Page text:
Rookie cornerback Trae Waynes as a starter on opening day?
“That’s what we’re aiming for,” Vikings defensive coordinator George Edwards said after Thursday’s practice. But aiming and expecting are two different things. And even then you have to take what Edwards said with a grain of salt.
Edwards said Waynes, the team’s first-round pick in the 2015 draft (No. 11 overall), showed definite improvement through three preseason games.
“He’s gotten better week to week,” Edwards said. “First week to second, he got better at some things we asked him to get better at. And, in the third game, we thought he got better. Hopefully this week we’ll see some improvement with things we worked on in practice.”
Now, when Edwards talks about Waynes starting, he’s more than likely talking about having him as the third cornerback in the team’s nickel defense.
Waynes is listed behind veteran Terence Newman at left cornerback. But he has been getting most of the snaps as the third corner in nickel situations, with Newman moving inside.
So while the Vikings might be aiming for Waynes to start, or even be the starting nickel, it appears he’ll have to show more consistent production to do so by opening day. “That’s what we’re all working for, but we’ll take it week to week,” Edwards said. “We have two more [preseason] games to go, and we’ll keep evaluating through the process.”
WHAT WE’VE BEEN WAITING FOR
Finally, a big Teddy Bridgewater-to-Mike Wallace connection. It came during a seven-on-seven drill when Wallace ran down the left sidelines and grabbed a long Bridgewater pass with one hand.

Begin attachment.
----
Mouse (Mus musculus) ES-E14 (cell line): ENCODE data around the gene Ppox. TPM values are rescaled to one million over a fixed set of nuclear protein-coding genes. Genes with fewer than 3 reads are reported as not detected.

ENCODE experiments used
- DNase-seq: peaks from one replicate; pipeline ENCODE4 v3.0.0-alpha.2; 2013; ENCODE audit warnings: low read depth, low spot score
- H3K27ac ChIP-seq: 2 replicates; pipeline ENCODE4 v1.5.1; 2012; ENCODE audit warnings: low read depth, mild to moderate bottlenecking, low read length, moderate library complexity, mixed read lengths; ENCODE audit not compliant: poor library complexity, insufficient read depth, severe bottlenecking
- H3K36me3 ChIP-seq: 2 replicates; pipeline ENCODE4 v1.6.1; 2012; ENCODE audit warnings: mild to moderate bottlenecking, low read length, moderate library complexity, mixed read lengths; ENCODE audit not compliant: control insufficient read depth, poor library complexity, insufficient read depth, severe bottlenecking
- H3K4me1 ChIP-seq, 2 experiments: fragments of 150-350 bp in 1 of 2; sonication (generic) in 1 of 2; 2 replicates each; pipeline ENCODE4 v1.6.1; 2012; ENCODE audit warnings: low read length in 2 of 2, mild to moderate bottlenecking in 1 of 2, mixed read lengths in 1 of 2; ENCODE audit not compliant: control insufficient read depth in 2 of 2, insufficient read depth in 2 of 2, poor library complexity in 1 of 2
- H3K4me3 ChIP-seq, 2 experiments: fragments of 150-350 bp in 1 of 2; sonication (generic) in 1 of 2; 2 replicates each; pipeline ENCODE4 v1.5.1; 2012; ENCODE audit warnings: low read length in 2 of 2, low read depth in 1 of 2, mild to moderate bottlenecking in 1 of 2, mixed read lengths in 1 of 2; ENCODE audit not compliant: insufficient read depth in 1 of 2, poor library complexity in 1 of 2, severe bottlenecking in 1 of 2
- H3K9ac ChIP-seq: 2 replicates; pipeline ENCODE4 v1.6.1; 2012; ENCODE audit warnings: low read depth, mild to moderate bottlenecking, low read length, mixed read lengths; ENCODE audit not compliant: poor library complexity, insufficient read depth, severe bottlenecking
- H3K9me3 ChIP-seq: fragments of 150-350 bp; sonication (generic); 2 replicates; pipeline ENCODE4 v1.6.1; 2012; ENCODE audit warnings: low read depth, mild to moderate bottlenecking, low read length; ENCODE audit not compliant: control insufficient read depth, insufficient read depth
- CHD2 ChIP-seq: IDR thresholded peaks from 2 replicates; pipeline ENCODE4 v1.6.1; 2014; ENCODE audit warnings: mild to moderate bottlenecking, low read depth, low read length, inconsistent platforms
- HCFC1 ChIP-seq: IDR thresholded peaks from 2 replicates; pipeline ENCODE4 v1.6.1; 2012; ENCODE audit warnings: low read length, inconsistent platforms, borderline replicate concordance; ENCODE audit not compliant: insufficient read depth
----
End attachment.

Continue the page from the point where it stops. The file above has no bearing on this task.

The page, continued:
The next step, of course, is to see it in games. Wallace, brought in during the off-season, has been pretty quiet in the preseason, with just one reception.
Don’t worry, Bridgewater says.
“We do want to get Mike going heading into the regular season,” Bridgewater said. “And he’s a guy who is going to be huge for us in the pass game. He’s going to force teams to give us different looks this year. So we definitely want to get him going, whether it’s this week or definitely going into Week 1.’’
Special teams coach Mike Priefer said, after some intense film work with Blair Walsh on Sunday and a strong week of practice, he expects his kicker to rebound from a difficult game Saturday.
Walsh, coming off an up-and-down 2014 regular season, has struggled during the preseason, going 2-for-6 on field goals. Saturday against Oakland, in the swirling winds at TCF Bank Stadium, he missed two field goals inside 40 yards and an extra point as well as a 49-yard field goal attempt.
“He owned up to it, he came in early on Sunday morning and we watched the tape,” Priefer said. “Some of the mistakes he made were uncommon for him. He’s worked real hard this week to tweak his technique. I just think he needs to get his confidence back. And I think he had a good week of practice. I look forward to him rebounding well this week.”
Center John Sullivan, whose back spasms have kept him out of practice since Thursday of last week, missed practice again. Also missing were T Carter Bykowski (pectoral) and DT Shamar Stephen (knee). TE MyCole Pruitt (knee) was able to do some early work in drills. TE Rhett Ellison, who left practice early Wednesday, was back at work Thursday with a bandage on his nose.
The wisdom of crowds — and statistics — suggested the Twins had three major areas that they either could or should address as last month’s non-waiver trade deadline approached: shortstop, catcher and the bullpen.